Determining the Most Effective Recruiting Channels
Digital or print? Paid or organic? Job boards or job fairs? With the seemingly endless list of recruiting channels, determining the most effective strategy for sourcing candidates can seem daunting. When it comes to choosing what will work best for your organization, you must ask the question, “are we where the candidates are?”
This question may seem obvious, but if you’re not measuring the effectiveness of your recruiting channels, then how do you know what their value is?
According to co-founder of RecruitLoop Paul Slezak, organizations need to be tracking the following recruiting metrics:
- How many applicants came from each source?
- How many qualified applications were garnered from each source?
- Where were the short-listed applicants were sourced?
- Where did the successful candidate first hear about the position?
These metrics will help organizations evaluate their recruiting spend and make adjustments based on trends they are seeing.
If you’re not seeing the desired ROI with the channels you’re currently using, here are some ideas to consider investing in.
Job aggregators are like search engines for job postings- they compile job postings from all over the web into one large database. This gives candidates the convenience of only having to search in one place for job openings instead of multiple job boards. Some benefits of job aggregators include cost (which can be less than individual job boards or even free), higher rank on search engine results than most job boards and ease of use for the candidate.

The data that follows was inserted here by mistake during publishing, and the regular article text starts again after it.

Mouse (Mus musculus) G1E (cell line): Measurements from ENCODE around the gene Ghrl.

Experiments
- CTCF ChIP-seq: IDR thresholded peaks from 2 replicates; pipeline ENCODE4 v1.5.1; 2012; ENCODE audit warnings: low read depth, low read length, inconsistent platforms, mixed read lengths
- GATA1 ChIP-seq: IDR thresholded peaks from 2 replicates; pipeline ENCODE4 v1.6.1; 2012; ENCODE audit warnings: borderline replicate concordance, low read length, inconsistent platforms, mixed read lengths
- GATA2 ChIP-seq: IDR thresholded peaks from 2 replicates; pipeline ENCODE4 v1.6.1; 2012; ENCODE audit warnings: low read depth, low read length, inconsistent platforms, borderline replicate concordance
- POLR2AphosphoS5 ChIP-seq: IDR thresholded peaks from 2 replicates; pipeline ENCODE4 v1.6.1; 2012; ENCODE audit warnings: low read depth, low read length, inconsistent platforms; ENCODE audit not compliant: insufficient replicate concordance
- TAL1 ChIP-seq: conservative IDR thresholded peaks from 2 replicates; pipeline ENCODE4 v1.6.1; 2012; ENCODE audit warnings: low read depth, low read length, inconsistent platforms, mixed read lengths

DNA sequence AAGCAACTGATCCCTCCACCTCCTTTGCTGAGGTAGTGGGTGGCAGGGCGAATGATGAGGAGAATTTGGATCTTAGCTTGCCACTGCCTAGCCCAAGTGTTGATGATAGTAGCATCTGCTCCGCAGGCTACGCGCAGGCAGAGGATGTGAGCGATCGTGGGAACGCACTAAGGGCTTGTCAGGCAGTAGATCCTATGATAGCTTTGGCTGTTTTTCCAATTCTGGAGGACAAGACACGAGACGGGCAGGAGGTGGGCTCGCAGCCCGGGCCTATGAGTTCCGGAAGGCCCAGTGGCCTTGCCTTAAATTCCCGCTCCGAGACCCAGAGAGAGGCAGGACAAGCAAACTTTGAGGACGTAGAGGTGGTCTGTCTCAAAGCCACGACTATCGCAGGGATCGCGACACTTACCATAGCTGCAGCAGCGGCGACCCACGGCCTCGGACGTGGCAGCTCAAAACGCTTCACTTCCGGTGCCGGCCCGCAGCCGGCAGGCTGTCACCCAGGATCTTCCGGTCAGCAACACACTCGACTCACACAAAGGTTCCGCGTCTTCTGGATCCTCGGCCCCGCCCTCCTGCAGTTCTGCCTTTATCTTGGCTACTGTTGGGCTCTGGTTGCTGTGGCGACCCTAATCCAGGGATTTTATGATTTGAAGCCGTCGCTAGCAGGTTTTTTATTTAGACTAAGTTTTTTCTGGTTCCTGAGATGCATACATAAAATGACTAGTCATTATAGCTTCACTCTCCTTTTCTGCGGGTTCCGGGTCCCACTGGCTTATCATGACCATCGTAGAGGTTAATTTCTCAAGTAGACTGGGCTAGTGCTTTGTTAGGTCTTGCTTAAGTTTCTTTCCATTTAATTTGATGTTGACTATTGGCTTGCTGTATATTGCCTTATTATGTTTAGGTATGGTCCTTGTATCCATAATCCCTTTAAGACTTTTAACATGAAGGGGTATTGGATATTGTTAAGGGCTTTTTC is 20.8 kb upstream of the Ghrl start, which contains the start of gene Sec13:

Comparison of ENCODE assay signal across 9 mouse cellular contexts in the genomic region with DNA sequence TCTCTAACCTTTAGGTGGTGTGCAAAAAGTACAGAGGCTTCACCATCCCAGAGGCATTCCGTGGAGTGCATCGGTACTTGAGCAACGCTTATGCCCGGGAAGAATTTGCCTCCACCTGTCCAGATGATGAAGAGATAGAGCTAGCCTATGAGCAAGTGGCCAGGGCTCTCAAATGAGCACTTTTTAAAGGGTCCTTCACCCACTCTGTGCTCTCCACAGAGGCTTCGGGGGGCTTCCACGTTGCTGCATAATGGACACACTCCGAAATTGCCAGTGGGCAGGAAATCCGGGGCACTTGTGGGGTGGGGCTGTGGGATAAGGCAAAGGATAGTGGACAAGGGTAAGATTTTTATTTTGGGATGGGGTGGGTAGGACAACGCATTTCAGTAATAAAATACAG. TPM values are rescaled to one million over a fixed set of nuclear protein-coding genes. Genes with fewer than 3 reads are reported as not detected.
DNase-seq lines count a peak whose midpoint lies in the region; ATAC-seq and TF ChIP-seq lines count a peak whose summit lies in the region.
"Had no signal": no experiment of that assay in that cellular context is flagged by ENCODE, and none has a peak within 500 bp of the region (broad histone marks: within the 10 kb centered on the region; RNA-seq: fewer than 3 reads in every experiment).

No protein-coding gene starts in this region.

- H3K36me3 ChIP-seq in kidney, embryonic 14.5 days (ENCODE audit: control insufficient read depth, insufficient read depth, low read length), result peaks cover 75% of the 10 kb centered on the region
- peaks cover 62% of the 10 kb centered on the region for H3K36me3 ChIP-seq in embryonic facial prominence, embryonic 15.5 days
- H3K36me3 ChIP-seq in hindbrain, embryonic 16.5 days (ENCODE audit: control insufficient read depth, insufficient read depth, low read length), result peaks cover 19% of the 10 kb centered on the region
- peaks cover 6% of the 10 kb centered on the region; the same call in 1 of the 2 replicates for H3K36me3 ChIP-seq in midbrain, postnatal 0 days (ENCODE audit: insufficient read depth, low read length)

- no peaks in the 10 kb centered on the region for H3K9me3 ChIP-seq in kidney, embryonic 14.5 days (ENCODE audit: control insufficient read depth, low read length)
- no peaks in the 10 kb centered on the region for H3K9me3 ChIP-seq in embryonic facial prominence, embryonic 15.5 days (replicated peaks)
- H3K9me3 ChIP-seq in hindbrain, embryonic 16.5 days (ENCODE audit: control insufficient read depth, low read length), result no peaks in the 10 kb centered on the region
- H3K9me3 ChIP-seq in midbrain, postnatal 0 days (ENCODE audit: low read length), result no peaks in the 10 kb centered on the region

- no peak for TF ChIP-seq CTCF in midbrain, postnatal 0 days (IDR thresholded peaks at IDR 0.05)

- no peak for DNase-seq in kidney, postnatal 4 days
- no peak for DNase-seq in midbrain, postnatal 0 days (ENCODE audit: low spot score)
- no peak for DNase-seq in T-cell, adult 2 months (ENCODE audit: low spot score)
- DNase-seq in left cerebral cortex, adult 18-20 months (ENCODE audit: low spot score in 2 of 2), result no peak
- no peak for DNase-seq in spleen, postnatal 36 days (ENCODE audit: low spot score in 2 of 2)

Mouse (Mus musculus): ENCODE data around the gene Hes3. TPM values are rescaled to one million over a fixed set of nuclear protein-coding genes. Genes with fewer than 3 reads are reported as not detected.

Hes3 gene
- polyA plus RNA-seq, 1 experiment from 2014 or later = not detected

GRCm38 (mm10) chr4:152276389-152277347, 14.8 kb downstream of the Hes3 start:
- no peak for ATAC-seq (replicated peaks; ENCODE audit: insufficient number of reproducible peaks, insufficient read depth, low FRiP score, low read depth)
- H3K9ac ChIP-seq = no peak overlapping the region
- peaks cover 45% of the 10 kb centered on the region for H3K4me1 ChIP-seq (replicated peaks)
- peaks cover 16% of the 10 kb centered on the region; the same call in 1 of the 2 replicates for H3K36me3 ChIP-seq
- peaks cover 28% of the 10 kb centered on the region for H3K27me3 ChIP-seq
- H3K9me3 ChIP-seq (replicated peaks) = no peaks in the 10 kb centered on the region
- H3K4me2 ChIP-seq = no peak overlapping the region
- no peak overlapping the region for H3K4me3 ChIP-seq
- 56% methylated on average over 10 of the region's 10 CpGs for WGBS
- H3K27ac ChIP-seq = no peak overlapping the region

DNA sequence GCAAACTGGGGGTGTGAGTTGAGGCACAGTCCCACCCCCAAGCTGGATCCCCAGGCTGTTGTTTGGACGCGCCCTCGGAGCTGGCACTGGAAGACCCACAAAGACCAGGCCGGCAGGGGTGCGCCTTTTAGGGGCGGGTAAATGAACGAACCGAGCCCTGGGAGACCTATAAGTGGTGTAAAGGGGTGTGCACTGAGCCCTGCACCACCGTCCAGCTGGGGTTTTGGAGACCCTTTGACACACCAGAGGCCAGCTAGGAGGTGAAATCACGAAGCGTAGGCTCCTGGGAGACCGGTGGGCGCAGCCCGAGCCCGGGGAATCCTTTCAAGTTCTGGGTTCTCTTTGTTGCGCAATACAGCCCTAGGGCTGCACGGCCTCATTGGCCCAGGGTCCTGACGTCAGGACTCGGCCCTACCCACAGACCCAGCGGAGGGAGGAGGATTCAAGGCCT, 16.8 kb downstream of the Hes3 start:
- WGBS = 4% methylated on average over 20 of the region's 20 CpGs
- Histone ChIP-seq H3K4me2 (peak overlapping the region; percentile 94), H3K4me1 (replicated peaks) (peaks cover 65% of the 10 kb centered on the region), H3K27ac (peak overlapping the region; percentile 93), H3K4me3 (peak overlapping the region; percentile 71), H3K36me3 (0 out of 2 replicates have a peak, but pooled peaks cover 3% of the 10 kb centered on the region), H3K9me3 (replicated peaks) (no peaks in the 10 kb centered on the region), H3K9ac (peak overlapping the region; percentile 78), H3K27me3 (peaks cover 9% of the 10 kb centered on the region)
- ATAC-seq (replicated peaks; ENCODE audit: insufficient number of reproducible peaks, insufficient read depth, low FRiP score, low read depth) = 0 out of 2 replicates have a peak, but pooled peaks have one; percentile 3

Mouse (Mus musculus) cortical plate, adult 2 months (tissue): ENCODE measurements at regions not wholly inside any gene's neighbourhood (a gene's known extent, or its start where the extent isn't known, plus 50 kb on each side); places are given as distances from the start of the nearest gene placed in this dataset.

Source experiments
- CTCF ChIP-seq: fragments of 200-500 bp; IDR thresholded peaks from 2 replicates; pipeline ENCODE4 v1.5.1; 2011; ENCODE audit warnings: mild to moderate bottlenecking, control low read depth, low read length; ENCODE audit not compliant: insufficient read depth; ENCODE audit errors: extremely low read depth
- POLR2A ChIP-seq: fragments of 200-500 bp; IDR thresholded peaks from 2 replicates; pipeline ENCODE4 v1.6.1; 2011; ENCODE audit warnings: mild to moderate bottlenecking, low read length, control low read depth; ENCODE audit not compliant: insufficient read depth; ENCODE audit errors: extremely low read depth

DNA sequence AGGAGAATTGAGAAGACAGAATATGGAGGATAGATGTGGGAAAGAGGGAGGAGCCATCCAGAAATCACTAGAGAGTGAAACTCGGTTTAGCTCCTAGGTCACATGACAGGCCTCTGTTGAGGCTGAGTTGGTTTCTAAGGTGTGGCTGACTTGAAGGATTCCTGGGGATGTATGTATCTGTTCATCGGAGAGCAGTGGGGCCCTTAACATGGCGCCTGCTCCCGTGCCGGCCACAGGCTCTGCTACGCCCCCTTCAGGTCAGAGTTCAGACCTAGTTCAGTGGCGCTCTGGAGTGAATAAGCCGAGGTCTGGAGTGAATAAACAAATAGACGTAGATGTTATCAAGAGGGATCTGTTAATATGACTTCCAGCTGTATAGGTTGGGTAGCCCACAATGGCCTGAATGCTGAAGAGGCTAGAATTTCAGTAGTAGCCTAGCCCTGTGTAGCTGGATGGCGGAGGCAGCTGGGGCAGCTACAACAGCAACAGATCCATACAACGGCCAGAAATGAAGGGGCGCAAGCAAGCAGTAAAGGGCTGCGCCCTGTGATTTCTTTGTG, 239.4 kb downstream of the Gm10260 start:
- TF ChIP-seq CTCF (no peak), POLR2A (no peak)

Social media is no longer an optional recruitment tool, however, it is important to evaluate which social media channels are best serving your organization’s needs. For example, according to a 2014 social recruiting survey by Jobvite, 83 percent of job seekers look to Facebook for job postings yet only 66 percent of recruiters utilize Facebook to source candidates.
While the popularity of digital recruiting tactics increases, it’s important not to completely override the traditional, in-person recruiting strategies that organizations used to rely on. Some ideas for engaging with candidates face-to-face are setting up informational kiosks at retail outlets, partnering with community agencies like the Salvation Army and hosting informational sessions at high schools to try and engage with the future of the workforce.
Interested in other recruiting techniques for your organization? Check out our white paper, Key Strategies for Success in the Light Industrial Recruitment Market >